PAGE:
So where do I see Season 2 going, you may ask? Well, I have no idea. All I can hope for is that the worst is behind us, as far as the violence is involved, but knowing this series, we are in for a very rocky, very shocking season. 

Track Team Stands Out At Fighting Scots Invitational

Thomas Pitney    

Sports Editor


       Wooster track and field continued its hot start on Saturday, Jan. 22 at the Fighting Scots Invitational held at the Scot Center. Competing against Denison, Wittenberg, Kenyon, Allegheny and Muskingum, the Scots knew that this meet would be a good test to see how they stacked up against conference competition. Both teams rose to the occasion, as the women’s team won the meet outright while the men finished in second place.

The women demonstrated their skill in both the field and track events. Claudia Partridge ’23 got the Scots’ jumping squad off to a strong start with her victory in the high jump, leaping 1.60 meters to capture the title. Even at the beginning of the season, Partridge has noticed improvement from last season in the high jump. “Throughout the season I have been working closely with Coach Ellie (a new assistant coach) and I’ve gained a lot of confidence and have a better tempo while jumping. This was a wonderful start to the season and I’m very excited to see how far I can go with the high jump this year.” Fellow junior Morgan Kromer capitalized on the Scots’ momentum by winning the pole vault by reaching a height of 3.20 meters.

The Scots continued to find success on the track. Partridge once again came through in the 400-meter race, taking the top spot in the event with a time of 1:05.41. The sprinting squad also excelled in the all-important 4×200 meter relay. The Scots’ team, comprised of Maya Vasta ’22, Drew Patterson ’24, Daysia Hargrave ’25 and Partridge, emerged victorious in the event with a time of 1:50.51. The distance squad then sealed the victory for the Scots. Athena Tharenos ’24 won the 800-meter race in a time of 2:27.55, while Isabelle Hoover ’23 dominated the 3000-meter race, as her winning time of 10:28.78 was 28 seconds better than the second-place finisher. The Scots swept the relays and pulled away from the competition by winning both the 4×400 meter and distance medley relays. In the 4×400 meter relay, Vasta, Haley Bloom ’23, Tharenos and Ignacia Mendez ’25 cruised to victory with a time of 4:21.89. In the distance medley relay, Tharenos, Bloom, Mendez and Dylan Kretchmar ’25 trounced the competition with their time of 13:03.61.

The men also had some terrific field performances in their second-place finish. The Scots continued to stand above the rest in the pole vault, where Dylan Garretson ’24 took first prize with a height of 4.25 meters and Davis Patterson ’24 tied for second place by jumping to a height of 3.95 meters. In the high jump, Luke Henke ’23 finished second, reaching a height of 1.90 meters. Meanwhile, Isaiah Kidd ’25 achieved second place in the long jump with an impressive mark of 6.47 meters.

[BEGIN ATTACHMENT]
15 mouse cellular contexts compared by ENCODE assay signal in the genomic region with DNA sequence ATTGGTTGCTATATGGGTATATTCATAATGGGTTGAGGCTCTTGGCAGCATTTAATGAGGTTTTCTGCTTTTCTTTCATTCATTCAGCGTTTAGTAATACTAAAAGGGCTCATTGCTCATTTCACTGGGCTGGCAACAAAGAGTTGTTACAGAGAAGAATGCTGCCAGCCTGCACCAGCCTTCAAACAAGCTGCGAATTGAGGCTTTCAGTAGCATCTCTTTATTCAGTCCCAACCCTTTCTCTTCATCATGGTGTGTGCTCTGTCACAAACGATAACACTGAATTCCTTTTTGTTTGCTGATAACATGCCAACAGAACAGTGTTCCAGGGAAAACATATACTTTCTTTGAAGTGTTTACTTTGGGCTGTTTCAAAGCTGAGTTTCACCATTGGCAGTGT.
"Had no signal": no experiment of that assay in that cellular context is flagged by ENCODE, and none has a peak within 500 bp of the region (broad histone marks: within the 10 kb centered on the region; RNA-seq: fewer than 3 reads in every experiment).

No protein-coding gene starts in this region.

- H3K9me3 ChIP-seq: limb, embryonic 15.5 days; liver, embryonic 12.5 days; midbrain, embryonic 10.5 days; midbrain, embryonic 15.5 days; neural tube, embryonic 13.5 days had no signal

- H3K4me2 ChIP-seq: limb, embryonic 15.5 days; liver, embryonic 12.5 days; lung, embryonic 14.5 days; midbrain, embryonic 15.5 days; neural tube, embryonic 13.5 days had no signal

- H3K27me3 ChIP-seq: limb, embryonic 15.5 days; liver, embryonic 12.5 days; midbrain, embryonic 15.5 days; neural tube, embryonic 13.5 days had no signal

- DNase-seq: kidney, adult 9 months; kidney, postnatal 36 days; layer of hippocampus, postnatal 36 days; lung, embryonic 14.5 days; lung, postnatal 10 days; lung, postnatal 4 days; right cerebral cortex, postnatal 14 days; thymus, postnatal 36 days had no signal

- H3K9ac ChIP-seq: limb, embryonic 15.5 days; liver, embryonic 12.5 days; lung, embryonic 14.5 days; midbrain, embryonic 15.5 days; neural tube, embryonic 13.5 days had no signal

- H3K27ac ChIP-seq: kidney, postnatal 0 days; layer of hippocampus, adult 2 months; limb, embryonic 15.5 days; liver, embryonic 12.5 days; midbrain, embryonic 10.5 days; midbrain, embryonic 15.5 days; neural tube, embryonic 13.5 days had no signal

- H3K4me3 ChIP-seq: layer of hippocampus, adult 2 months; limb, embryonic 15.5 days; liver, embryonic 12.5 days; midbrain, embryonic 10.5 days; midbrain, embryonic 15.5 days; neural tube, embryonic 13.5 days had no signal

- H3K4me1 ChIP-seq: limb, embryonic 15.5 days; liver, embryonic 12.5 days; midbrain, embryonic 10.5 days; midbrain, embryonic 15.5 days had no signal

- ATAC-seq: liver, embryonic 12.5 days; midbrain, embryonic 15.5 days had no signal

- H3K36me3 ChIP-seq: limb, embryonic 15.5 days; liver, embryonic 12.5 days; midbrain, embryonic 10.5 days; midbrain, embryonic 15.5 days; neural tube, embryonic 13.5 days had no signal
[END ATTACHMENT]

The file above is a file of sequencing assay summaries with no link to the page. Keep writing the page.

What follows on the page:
On the track, the Scots did not win any individual events but kept pace with some strong times. Bryant Douglas II ’25 led the sprinters with a fourth-place finish in the 60-meter race with a time of 7.26 and a sixth-place time of 23.92 in the 200-meter race. Patterson was the best of the mid-distance crew, finishing in fourth place in the 400-meter race with a time of 54.17. The distance squad’s standouts included Drew Robertson ’25, who finished third in the 800-meter race, Bryson Simpson ’24, who captured fifth place in the one-mile race, and Will Callender ’25, who finished third in the 3000-meter race.

Though the Scots won neither the 4×200 meter relay nor the 4×400 meter relay, they excelled in the distance medley relay. Ben Nichols ’25, Nick Scherson ’22, Robertson and Alexander DeLong ’22 defeated Wittenberg’s team by four seconds to win the event and gain crucial points for the Scots to seal second place in the meet. DeLong was happy with the relay team’s performance, saying that “it felt great to win the DMR against Witt. They’re obviously an in-conference rival and beating them always feels really good. Drew [Robertson] in the third leg did an excellent job giving us a solid lead that I was able to hold on to.”

As both teams continue to find early success, their optimism about what this season has in store continues to skyrocket. Both Partridge and DeLong attribute this early success to their teams being hungry, which has created a more positive and competitive environment for the Scots. Partridge stated that “this year we have been working hard to create a good overall team environment. It was awesome to see everyone cheering for each other and offering encouragement. I am looking forward to seeing everyone’s individual progress and what else we can do as a team this season.” DeLong added that the positive energy is palpable, and further believes that the sky is the limit for this year’s team. “The energy at practice is more intense than it’s been in years and you can tell everyone wants to perform at their best. I think we’re going to make a bigger impact at the Conference meet than other schools might expect from us.”

The Scots’ next meet is on Saturday, Feb. 5, where they will travel to Denison University for the Bob Shannon Invitational.